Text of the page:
The dark cloud of alleged racist abuse of footballers on social media has hung over the sport for most of this season.
Manchester United’s Marcus Rashford, Chelsea’s Reece James and West Brom’s Romaine Sawyers are just a few who have fallen under the shadow of a problem that last week passed over the Emirates Stadium.
Last week, three separate incidents involving alleged hateful messages towards Arsenal players made headlines.
First an investigation revealed Granit Xhaka had been targeted after his red card against Burnley before Eddie Nketiah was the victim of racist abuse in the build up to the Gunners’ Europa League Round of 32 clash with Benfica, with Willian also posting screenshots of messages he said he had received on his Instagram after the game with the caption: “Something needs to change!”
As images of the abuse quickly circulated the internet the reaction was largely for one of shock. However, for Troy Townsend, the Head of Development at Kick It Out, English football’s equality and inclusion organisation, it was a depressingly familiar story.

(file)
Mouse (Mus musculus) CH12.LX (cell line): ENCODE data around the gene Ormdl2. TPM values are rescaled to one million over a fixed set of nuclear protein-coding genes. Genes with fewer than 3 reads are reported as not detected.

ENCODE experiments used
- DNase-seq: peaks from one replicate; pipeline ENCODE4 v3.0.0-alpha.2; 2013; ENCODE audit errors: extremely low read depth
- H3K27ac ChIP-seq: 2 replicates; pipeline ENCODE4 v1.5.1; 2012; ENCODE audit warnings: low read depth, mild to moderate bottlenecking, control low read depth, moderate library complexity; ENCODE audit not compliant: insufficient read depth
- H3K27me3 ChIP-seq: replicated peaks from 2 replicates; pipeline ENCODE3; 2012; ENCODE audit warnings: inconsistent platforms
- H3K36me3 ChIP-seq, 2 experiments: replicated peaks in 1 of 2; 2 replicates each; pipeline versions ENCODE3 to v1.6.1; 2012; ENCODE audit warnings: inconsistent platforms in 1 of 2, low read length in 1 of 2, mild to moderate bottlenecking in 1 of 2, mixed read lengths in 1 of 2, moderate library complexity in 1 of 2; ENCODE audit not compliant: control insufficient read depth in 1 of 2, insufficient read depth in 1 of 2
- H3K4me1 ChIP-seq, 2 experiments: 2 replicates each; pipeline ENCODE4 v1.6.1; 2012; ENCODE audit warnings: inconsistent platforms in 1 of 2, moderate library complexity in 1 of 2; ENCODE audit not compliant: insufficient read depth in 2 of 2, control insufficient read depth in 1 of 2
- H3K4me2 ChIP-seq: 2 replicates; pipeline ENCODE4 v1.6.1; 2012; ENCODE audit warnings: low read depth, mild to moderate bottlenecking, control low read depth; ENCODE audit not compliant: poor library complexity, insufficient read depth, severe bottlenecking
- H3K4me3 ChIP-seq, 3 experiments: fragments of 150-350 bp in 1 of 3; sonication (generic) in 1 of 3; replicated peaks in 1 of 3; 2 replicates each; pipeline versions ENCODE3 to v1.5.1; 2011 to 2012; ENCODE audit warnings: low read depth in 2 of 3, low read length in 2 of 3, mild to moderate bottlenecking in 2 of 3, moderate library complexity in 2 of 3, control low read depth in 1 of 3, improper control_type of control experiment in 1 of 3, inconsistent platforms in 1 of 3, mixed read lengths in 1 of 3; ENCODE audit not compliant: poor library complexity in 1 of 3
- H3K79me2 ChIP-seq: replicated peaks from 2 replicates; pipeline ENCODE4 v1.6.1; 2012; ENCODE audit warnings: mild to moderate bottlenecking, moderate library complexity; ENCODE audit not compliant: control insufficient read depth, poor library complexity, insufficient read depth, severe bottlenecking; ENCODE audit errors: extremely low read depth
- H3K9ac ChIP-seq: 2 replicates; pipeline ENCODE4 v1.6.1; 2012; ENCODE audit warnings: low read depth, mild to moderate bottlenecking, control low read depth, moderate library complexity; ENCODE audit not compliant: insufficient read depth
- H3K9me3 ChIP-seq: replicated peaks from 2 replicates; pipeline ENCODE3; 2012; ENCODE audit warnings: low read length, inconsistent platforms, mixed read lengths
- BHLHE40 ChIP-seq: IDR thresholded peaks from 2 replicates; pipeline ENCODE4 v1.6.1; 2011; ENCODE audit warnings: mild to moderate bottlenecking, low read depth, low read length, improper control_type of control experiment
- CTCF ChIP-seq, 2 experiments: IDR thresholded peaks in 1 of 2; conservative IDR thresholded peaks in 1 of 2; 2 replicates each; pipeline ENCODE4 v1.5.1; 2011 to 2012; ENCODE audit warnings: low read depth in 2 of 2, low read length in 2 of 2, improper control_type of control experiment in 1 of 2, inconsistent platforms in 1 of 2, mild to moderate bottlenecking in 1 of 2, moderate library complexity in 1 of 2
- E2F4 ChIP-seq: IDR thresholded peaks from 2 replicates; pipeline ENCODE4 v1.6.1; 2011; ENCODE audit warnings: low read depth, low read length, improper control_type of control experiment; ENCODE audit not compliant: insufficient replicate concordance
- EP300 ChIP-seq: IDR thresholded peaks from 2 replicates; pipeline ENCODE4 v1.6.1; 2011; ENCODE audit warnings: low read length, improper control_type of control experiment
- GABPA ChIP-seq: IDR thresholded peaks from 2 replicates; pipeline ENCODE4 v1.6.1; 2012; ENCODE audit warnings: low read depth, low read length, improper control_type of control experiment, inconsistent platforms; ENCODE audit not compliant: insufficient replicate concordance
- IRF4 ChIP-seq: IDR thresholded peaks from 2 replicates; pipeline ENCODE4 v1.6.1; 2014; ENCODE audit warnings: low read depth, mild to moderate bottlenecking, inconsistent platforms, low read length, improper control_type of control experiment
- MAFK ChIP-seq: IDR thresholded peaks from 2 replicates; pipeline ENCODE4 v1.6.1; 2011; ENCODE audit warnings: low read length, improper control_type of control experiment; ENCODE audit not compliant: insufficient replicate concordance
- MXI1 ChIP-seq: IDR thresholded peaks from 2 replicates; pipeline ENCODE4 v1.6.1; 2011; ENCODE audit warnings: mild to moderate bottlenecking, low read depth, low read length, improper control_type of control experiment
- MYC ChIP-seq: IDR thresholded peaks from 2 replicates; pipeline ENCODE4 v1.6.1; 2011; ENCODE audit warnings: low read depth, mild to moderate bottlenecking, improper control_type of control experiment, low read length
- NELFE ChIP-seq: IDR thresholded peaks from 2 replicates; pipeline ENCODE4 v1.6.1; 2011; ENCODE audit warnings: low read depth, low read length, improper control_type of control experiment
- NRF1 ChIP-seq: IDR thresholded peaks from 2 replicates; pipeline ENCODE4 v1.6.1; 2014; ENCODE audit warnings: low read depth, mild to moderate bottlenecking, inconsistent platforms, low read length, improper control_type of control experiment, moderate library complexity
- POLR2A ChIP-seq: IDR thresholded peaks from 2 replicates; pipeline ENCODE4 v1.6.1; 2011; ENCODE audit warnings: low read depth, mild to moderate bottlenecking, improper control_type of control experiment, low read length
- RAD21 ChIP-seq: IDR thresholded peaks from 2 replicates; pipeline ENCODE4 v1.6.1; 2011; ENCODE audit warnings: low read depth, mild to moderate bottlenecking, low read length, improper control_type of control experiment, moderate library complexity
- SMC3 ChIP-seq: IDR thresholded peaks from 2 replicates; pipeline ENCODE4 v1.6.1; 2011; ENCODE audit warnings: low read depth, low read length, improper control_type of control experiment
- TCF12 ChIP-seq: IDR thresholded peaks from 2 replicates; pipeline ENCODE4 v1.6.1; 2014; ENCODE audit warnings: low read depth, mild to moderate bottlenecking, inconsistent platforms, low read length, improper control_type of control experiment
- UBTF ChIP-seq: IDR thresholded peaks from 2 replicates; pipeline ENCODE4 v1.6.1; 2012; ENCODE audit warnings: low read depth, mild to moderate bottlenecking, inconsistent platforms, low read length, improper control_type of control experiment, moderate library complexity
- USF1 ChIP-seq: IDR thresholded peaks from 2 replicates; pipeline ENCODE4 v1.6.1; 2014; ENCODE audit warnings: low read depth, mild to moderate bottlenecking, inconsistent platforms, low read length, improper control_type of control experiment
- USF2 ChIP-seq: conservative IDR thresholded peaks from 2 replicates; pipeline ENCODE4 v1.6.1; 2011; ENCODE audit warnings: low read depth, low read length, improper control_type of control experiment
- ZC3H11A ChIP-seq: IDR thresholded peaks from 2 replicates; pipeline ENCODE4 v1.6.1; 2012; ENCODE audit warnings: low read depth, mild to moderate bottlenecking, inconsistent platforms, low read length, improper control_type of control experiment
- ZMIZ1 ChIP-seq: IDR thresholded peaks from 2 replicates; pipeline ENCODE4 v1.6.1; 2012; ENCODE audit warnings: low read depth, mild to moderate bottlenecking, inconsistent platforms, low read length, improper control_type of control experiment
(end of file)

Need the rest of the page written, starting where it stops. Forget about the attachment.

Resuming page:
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“No different to the norm, unfortunately,” he tells football.london in reaction to the incidents. “It’s more of the same. I’m expecting the abuse now, knowing that it’s going to happen.
“I just feel sorry for every player and their family members that it happens because it’s just not right and it should be dealt with more proactively and positively than what it is at the moment that’s for sure.”
LONDON, ENGLAND – NOVEMBER 05: Joe Willock and Eddie Nketiah of Arsenal celebrate following their team’s second goal, an own goal by Sheriff Sinyan of Molde FK (not pictured) during the UEFA Europa League Group B stage match between Arsenal FC and Molde FK at Emirates Stadium on November 05, 2020 in London, England. Sporting stadiums around the UK remain under…